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This viaduct carries the Perth to Aberdeen railway line across the South Esk River at Montrose, Angus. First ScotRail's 170454 is crossing with a train from Edinburgh to Aberdeen by Geof Sheppard from Wikimedia Commons This viaduct carries the Perth to Aberdeen railway line across the South Esk River at Montrose, Angus. First ScotRail's 170454 is crossing with a train from Edinburgh to Aberdeen by Geof Sheppard from Wikimedia Commons

I just returned from a trip that included a week in the UK, focused on train excursions. I based in Inverness, with out-and-back excursions to Kyle of Lochalsh and Thurso, plus round-trip travel from Edinburgh to Inverness. Here aresome conclusions:

  • The line from Inverness is, as many guides suggest, extremely scenic. Much of it hugs a coastline — loch or sea — and much passes through green hills. The line up to the top of Scotland isn’t quite as dramatic, but it’s a good ride, too.
  • For the relatively short trips I took, advance purchase individual tickets are a lot less than buying a railpass. I bought my tickets through the National Rail website, which automatically displays your best deals and which trains have the lowest fares. Edinburgh-Inverness advance purchase round-trip is as low as £20.10 (around $26); the out-and-back to Kyle is £20, and Inverness-Thurso is £18.80. These trips totaling about $77, would have required four railpass days, which would cost a minimum of $166 on the temporary promo rate; usually $207. The main advantage of a pass is that you don’t have to fix schedules until the last minute, while the advance-purchase fares are good for only the specified train service you buy.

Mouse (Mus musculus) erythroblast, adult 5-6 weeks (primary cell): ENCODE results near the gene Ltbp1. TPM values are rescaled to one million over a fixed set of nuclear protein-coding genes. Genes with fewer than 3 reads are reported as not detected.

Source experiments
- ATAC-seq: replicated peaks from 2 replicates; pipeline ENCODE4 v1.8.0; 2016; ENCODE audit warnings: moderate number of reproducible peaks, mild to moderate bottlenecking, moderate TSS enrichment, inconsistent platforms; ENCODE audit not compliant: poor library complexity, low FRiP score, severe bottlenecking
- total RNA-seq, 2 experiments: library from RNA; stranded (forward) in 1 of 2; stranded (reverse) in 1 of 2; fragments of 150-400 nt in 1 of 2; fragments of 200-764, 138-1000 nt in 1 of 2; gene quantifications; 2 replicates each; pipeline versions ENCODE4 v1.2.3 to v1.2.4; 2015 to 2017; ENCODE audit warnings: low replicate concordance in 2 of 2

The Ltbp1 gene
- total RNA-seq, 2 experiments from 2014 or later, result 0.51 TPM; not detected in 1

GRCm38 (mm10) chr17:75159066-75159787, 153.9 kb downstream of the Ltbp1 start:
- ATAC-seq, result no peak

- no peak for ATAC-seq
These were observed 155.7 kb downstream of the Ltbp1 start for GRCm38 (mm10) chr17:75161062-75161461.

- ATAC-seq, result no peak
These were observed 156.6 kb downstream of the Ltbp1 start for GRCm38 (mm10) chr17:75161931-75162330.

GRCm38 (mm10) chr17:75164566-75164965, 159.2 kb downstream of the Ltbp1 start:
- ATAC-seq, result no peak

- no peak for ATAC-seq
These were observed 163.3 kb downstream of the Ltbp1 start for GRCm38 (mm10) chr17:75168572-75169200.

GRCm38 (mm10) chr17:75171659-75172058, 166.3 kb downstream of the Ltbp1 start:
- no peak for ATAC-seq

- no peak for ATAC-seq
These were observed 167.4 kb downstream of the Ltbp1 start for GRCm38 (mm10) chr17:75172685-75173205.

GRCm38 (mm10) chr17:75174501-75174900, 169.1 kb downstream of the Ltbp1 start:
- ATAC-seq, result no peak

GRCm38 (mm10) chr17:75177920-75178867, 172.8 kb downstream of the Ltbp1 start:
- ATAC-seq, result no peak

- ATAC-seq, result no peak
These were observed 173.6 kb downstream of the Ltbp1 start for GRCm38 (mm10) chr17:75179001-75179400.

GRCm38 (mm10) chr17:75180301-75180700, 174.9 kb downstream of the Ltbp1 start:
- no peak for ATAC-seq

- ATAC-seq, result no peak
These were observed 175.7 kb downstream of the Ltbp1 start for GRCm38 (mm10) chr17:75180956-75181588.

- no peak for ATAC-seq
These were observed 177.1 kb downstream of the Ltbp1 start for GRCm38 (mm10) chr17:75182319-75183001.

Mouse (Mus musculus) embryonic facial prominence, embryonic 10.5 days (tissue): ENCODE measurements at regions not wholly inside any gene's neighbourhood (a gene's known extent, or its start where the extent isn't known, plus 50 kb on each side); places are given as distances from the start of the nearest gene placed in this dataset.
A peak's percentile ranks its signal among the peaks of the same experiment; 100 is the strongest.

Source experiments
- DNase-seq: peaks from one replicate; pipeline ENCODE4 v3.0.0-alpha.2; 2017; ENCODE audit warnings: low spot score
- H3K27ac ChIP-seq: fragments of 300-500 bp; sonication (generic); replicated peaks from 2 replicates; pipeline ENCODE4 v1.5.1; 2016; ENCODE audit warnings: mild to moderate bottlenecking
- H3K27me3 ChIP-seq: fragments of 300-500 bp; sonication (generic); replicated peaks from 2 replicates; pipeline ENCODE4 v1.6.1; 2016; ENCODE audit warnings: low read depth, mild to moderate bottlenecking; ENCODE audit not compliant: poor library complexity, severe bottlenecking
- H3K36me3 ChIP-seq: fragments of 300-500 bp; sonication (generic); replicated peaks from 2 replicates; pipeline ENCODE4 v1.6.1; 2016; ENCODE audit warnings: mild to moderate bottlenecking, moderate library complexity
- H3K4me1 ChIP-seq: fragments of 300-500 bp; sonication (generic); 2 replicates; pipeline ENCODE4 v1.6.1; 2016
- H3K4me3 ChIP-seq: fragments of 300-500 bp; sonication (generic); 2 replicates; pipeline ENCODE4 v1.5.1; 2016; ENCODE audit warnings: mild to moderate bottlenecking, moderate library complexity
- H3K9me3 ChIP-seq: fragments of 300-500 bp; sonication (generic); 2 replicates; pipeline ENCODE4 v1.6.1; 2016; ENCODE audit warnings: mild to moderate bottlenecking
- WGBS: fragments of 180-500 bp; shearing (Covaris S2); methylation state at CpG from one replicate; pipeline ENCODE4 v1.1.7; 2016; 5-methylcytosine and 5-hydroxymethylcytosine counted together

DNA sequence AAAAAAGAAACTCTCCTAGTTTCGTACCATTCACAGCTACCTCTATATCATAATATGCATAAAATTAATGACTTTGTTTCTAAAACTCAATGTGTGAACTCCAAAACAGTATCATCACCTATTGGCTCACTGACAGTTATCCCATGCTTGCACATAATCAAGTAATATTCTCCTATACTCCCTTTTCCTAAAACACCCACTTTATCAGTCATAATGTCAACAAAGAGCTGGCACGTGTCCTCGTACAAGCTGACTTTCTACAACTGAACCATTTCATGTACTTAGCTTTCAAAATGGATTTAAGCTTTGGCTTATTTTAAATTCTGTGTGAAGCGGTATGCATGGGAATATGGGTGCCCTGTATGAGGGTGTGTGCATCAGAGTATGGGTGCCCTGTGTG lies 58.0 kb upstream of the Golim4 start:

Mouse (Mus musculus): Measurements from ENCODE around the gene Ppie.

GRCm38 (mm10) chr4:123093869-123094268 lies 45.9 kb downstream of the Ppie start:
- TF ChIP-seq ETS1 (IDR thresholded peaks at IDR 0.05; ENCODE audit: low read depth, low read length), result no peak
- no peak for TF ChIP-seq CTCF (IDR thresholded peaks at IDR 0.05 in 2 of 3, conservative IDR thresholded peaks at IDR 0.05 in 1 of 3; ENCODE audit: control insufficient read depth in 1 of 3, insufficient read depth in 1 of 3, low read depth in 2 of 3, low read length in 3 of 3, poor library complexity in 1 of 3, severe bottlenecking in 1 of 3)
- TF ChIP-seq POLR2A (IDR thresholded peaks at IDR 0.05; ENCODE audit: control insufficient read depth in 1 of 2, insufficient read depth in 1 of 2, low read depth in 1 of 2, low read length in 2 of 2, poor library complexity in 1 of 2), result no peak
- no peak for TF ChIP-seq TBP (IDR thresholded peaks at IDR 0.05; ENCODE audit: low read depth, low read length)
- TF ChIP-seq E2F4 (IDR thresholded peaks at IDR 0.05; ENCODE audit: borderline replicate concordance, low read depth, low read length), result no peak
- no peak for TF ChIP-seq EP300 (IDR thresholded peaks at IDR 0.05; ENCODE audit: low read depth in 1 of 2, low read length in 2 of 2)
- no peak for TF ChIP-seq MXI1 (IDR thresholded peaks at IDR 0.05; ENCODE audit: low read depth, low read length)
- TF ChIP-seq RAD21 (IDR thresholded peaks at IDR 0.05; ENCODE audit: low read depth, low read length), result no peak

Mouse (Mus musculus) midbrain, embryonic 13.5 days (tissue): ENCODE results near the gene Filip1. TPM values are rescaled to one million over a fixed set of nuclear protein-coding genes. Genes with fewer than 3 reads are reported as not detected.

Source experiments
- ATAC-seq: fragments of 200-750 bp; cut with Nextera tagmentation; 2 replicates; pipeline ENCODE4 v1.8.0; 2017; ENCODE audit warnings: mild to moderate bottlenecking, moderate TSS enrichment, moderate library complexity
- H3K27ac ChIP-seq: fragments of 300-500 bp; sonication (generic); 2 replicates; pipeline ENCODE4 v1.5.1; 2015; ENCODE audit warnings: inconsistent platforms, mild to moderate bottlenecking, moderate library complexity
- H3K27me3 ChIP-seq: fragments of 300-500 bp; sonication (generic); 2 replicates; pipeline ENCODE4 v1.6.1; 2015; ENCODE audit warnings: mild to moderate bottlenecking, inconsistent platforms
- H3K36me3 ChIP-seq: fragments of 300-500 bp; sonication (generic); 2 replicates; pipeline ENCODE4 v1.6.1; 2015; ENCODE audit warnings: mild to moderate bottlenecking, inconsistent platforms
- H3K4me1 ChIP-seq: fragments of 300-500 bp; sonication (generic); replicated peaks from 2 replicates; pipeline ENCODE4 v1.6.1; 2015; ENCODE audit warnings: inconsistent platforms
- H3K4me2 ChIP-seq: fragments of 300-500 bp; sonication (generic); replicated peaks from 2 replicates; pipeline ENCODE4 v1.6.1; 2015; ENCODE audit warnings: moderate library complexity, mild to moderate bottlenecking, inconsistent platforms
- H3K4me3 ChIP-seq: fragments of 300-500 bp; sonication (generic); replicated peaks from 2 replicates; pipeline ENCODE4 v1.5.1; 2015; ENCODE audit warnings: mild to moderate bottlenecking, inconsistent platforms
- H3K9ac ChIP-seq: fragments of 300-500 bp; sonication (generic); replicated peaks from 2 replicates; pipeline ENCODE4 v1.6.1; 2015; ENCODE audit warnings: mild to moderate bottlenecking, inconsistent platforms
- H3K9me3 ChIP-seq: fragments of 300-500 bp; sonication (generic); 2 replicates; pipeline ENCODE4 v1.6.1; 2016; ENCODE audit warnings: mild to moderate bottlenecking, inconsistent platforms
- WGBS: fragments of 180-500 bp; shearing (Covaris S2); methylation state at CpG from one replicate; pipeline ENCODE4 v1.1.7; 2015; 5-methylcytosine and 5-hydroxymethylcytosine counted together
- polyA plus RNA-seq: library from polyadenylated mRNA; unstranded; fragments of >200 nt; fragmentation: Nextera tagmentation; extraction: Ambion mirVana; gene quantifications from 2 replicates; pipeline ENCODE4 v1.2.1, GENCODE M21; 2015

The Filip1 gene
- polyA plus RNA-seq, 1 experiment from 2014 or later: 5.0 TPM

• The DMU (Diesel multiple-unit) railcars ScotRail uses for these highlands trips are not the most comfortable: The seats are hard and unforgiving, and I wouldn’t want to do two all-day trips on successive days. But viewing is good. When I traveled, traffic was low and I did not need reservations to secure window seats, but in the peak summer you might want to reserve a seat — which you can easily do on the National Rail website.
  • You can buy tickets with a US credit card. When the deal is complete, you get an email message with a code. You get actual tickets after you arrive in the UK by entering the email code and the credit card you used to buy the tickets into an automatic ticket machine. It’s very simple.
  • If you arrive at and/or leave Edinburgh by air, as I did, you can connect with your rail trip at the Edinburgh Gateway station, which is a five-minute tram ride from the airport.

Ed Perkins, editor

For more travel tips from Ed Perkins, see our companion site Ed on Travel

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